Far East Seas, Whales and Oil Drilling
50 Environmental Organizations Demand that Shell and Exxon-Mobil End the Global Double Standard on Russia's Sakhalin Island
January 08, 2003, press-release
Sakhalin Environment Watch
For More Information, contact:
David Gordon, +1-510-541-5334, firstname.lastname@example.org
Catriona Glazebrook, +1-510-251-8800, email@example.com
Dmitry Lisitsyn, +7 (4242) 74-75-18, firstname.lastname@example.org
Environmentalists are demanding that Shell and Exxon-Mobil meet world-class oil and gas environmental standards offshore of Sakhalin Island in Russia's Far East, just north of Japan.
50 Environmental organizations from Russia, the U.S., Japan, and Europe have sent the written demands to the two oil giants., arguing that until they fully comply with these minimal criteria, the Sakhalin projects should not be allowed to move forward. The demands were also sent to government agencies, international financial institutions, and shareholders who have provided the financing that make the projects possible.
The demands are designed to ensure that Shell's and ExxonMobil's actions on Sakhalin will not harm the fragile ecosystems and the rich fisheries off the shore of Sakhalin. The demands also ask the companies to protect rare and endangered species including the Western Pacific Gray Whale - of which less than 100 remain - who depend on the area being developed for oil and gas for its primary feeding area 6 months of the year.
"The fish that sustain us and our local economy depends on a clean environment," said Dmitry Lisitsyn, chair of Sakhalin Environment Watch, a local environmental organization that advocates for responsible development. "We live off of salmon and crab. Less than 100 Western Pacific Gray Whales remain. We don't want to sacrifice these to oil pollution caused by Shell and ExxonMobil."
The demands follow a September 2002 investigative article in the Wall Street Journal that demonstrated that neither Shell nor ExxonMobil are meeting standards or regulations that they would be required to meet in similarly fragile environments in Alaska or other parts of the United States. The article was a runner-up for the prestigious John B. Oakes Award for distinguished environmental journalism. The New York Times, in an editorial, also questioned whether the oil industry was looking at Russia as a "cheap date."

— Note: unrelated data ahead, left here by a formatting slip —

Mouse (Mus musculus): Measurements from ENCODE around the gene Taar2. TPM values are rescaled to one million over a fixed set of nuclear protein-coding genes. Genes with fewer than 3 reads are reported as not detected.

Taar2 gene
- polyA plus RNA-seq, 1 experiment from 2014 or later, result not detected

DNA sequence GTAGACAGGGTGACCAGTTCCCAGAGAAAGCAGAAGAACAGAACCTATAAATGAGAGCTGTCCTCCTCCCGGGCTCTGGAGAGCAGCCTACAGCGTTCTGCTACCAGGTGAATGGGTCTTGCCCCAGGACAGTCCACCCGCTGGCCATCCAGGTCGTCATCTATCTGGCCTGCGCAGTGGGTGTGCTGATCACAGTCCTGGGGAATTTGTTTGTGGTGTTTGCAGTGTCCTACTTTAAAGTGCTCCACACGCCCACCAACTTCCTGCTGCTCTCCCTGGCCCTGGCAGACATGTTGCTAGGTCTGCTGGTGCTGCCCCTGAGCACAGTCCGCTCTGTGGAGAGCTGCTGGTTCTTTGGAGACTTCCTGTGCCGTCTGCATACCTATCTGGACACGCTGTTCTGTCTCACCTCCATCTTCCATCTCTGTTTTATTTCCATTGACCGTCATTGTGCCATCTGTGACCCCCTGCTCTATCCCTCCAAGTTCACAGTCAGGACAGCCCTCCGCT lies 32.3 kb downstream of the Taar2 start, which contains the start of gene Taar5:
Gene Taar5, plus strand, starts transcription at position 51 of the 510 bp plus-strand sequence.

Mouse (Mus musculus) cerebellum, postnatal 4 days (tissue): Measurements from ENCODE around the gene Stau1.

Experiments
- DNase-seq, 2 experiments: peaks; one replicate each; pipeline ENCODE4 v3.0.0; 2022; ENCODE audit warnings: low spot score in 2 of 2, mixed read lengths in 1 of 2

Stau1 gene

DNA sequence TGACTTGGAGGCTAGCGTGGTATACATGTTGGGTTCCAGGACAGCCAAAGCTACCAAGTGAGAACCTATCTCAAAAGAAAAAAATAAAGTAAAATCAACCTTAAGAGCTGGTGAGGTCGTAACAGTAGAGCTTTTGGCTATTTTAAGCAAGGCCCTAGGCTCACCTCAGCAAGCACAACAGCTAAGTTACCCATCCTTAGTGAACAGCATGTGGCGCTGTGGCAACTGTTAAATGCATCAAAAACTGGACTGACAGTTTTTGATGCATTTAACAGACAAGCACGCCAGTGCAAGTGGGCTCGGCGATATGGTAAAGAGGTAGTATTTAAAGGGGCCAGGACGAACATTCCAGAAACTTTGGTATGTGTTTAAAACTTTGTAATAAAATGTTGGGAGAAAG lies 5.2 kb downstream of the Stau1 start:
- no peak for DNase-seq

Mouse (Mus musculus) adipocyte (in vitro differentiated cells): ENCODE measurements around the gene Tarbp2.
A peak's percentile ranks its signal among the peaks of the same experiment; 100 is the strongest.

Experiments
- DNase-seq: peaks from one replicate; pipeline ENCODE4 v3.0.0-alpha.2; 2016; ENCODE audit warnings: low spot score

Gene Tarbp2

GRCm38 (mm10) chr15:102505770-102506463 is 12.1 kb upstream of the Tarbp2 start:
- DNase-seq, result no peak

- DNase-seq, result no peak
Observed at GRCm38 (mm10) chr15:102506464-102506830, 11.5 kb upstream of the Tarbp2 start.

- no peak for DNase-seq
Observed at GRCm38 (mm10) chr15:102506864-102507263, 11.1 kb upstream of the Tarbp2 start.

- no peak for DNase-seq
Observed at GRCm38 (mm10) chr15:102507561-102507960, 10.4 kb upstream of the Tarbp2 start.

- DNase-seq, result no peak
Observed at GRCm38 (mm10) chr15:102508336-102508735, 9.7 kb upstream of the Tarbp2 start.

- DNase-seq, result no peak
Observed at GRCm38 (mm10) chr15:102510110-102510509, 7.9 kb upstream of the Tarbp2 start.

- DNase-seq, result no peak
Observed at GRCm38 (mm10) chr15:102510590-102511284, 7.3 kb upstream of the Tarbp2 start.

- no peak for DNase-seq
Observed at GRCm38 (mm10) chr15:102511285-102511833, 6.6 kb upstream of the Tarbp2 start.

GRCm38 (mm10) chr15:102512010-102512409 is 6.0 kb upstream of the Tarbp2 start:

"Environmental organizations are united in demanding that Shell and ExxonMobil can't treat Russia's environment differently than they would treat the environment in the United States," said Catriona Glazebrook, Executive Director of Pacific Environment, which protects the living environment around the Pacific Rim.
Environmental organizations are demanding that Shell and Exxon protect endangered gray whales by modifying construction and drilling plans, protect salmon by adopting better pipeline construction standards, ensure better oil spill prevention and response measures, protect fisheries by moving to a "zero discharge" standard, stop plans for winter transport of oil through treacherous sea ice, improve public participation and access to information processes, and increase the socio-economic benefits to the people of Sakhalin.
"If Shell and ExxonMobil do not comply with these common-sense demands, they will expose their own hypocrisy," said David Gordon, Associate Director of Pacific Environment who has worked in partnership with Sakhalin environmentalists to monitor oil and gas development. "Shell and ExxonMobil are treating Russia like a third-world resource colony. If they don't comply with these demands, then these projects should not be financed by international taxpayers or allowed to move forward by the Russian government. The projects are simply too environmentally risky for investors and for the people of Russia,
Public financial institutions including the U.S. Overseas Private Investment Corporation, the European Bank for Reconstruction and Development, and the Japan Bank for International Cooperation are financing the Sakhalin projects with taxpayer money.
The environmental problems of the Sakhalin oil and gas projects are attracting high-level attention and concern within the Russian government. In a meeting with scientists last August, Russian President Vladimir Putin said, "We have many questions and problems on the Sakhalin shelf in association with the development of the shelf." Later in the same meeting, Putin complained that foreign companies were not even meeting standards required of Russian companies and said, "We also need to place these conditions on our partners who work on our [Sakhalin] Shelf. Absolutely."
Fifty environmental organizations have endorsed the demands, including Sakhalin Environment Watch, Pacific Environment, World Wildlife Fund, International Fund for Animal Welfare, Greenpeace, Environmental Defense, Earth Island Institute, the Socio-Ecological Union, the Center for Russian Environmental Policy, Friends of the Earth-Japan, Wild Salmon Center, Cook Inlet Keepers, Alaska Forum for Environmental Responsibility, and the Russian "Living Seas" Coalition.
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